It is an amazing experience to see the good you are doing in the world.
Lacombe Rotarians recently made a trip to Africa where they visited two new schools constructed through A Better World and funded largely through the Lacombe Rotary Club.
Jyl Talsma was one of the Lacombe Rotarians on the trip. She said the trip was life-changing.
“You know, you hear about it your whole life and you see the pictures and really I never thought I would be able to get there.”
The Lacombe Rotary Club visited two schools while in Africa. First, they visited the Turkana Education Centre in the remote village of Lodwar in northern Kenya.
Talsma said Lodwar was in a desert part of Kenya and it was very hot while they were there visiting. She said that she kept thinking how it was possible people lived in such a hot, arid climate.
However, the children seemed unbothered by the heat. Talsma said they were eager to interact with the Rotarians. She added many hugs were exchanged and the children loved having their pictures taken.
After Kenya, A Better World and the Lacombe Rotary Club traveled to Rwanda to visit the Umutara Deaf School.
Talsma said it was a happy time to visit the school as they were celebrating the graduation of its first ever Grade 6 class and she was glad to be a part of it.
“That was just so gratifying to watch,” said Talsma.
As part of the celebration, the students performed dances for the Rotarians as a way to say thank you. Talsma said that although the students are deaf, they still feel a rhythm.
“They love, love to dance,” said Talsma.
Talsma said she was incredibly touched when she saw the signage recognizing the Lacombe Rotary Club on the schools and was humbled by the gratitude of the students and their families.
“I realized that our small part in a bigger collaborative effort actually made such a positive difference in the lives of those families.”
One of the things Talsma found interesting about the trip was how quickly the people in the communities A Better World is working in have realized the value of education.
Talsma said that while most of the parents of the students at both Turkana and Umutara schools did not have the opportunity to receive a formal education, but it hasn’t taken them long to learn how much it can improve the lives of their children.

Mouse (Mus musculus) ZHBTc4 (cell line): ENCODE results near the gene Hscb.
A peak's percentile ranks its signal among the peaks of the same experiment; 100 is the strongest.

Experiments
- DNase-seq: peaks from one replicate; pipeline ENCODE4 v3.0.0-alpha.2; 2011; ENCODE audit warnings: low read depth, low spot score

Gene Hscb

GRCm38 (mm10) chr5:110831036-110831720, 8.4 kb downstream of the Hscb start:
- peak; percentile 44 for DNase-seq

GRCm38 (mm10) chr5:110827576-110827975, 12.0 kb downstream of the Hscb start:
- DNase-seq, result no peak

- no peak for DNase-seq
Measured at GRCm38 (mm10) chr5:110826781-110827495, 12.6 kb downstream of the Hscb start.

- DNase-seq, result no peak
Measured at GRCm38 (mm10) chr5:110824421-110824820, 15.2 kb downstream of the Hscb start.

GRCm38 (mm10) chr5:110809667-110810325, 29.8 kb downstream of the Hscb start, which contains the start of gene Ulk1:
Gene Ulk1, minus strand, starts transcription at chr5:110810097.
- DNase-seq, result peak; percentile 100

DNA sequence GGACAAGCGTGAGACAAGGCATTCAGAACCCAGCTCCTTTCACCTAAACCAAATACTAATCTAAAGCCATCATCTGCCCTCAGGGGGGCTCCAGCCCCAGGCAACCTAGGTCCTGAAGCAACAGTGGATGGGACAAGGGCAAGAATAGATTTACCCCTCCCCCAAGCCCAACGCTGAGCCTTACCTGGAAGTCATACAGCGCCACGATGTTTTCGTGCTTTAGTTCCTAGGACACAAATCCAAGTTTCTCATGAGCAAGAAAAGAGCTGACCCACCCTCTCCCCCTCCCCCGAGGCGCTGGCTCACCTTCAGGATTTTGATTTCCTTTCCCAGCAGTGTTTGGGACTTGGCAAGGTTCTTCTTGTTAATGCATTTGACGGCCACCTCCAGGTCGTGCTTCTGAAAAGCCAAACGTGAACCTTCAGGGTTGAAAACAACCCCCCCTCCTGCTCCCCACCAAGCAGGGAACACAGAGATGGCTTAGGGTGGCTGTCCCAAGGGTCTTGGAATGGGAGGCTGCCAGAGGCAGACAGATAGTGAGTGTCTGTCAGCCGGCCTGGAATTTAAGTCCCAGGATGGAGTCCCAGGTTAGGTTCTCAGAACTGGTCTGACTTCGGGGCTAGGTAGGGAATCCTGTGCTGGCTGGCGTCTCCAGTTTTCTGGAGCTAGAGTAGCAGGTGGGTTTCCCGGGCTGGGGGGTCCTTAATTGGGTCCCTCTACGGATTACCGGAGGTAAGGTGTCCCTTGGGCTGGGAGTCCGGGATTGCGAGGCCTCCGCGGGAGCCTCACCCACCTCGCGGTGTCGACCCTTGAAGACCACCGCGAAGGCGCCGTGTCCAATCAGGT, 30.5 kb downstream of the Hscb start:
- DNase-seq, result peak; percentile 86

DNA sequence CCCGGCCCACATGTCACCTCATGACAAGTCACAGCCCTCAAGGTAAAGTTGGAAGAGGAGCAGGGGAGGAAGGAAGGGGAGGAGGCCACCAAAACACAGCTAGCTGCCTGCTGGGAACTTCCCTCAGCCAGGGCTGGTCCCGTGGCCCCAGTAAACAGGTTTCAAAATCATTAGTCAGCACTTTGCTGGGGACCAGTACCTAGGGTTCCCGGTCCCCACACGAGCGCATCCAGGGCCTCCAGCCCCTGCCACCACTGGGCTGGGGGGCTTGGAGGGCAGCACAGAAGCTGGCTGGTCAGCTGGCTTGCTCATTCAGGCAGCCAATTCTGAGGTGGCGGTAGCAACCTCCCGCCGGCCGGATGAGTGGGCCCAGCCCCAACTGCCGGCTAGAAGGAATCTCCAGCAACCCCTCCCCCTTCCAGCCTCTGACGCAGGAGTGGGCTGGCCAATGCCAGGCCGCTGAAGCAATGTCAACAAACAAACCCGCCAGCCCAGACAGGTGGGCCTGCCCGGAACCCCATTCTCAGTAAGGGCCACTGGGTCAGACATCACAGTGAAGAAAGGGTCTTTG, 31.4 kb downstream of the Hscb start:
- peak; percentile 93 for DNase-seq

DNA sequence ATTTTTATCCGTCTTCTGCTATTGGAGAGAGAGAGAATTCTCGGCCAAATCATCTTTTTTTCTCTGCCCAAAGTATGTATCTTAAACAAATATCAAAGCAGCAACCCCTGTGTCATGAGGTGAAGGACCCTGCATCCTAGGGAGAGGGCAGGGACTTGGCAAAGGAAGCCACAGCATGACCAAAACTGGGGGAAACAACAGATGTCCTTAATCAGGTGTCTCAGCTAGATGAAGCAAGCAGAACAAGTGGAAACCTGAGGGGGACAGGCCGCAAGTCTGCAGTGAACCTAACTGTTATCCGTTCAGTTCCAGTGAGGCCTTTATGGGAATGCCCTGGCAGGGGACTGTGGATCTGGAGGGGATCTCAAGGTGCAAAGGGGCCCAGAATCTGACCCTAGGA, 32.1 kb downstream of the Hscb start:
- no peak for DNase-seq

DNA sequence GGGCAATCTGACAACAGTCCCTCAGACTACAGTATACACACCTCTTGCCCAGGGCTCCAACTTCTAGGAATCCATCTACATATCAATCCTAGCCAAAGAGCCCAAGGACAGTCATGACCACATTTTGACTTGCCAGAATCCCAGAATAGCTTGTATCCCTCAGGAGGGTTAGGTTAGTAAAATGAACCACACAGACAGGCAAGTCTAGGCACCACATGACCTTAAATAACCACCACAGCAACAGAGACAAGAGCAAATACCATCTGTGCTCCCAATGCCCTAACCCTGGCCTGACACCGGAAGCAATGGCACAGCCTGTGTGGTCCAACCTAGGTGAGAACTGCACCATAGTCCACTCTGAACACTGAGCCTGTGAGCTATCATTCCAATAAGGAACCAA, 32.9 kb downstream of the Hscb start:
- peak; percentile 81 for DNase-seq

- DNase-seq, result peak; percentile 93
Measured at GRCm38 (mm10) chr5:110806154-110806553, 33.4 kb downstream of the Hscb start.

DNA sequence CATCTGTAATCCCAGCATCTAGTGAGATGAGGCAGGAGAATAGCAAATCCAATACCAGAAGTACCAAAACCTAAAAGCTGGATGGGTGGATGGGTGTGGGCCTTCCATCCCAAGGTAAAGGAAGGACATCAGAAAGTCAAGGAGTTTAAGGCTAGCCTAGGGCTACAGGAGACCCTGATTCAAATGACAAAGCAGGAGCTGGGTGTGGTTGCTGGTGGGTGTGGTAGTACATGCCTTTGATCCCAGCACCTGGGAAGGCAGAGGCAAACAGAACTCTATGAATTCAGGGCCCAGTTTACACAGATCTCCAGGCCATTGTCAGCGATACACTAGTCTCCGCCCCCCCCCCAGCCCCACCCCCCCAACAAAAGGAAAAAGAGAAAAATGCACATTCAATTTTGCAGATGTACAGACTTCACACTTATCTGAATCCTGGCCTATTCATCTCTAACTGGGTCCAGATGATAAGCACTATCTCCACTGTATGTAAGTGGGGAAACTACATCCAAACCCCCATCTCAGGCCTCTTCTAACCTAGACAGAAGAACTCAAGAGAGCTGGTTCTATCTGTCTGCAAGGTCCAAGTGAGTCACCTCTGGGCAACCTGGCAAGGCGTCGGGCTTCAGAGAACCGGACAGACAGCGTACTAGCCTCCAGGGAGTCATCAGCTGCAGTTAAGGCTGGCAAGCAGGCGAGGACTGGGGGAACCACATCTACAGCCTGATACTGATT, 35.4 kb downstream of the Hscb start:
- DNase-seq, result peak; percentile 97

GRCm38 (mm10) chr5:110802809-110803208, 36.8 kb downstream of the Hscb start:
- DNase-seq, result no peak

Talsma added this was particularly true in the Umutara Deaf School because, before that school existed, there were no venues for deaf students to pursue an education.
Parents of those students didn’t even know the opportunities for their students to go to school would ever exist, said Talsma.
“Those kids before had been hidden away and those parents did not know they were capable of learning,” said Talsma.
“They were just so grateful that their children had been exposed to education.”
Part of the Rotarians’ mandate is to support local charities and projects but also international ones.
Through A Better World, the Lacombe Rotary Club was able to support a local charity that works internationally and accomplish two goals in one.
Talsma said she thought it was fitting to visit the schools in Africa after being part of the process in the Rotary Club meetings that decided where funds would go.
She said she didn’t think the Rotarians’ contributions to the projects would have been as significant had she and the other Rotarians not visited the locations in person.
“How else can you show that you care so much?”
Talsma went on to say that she was extremely glad to be able to go on the trip through Eric Rajah and A Better World. She said she has incredible respect for Rajah and the work A Better World has done. It was also interesting to see the relationships A Better World has formed in the communities where it works, said Talsma.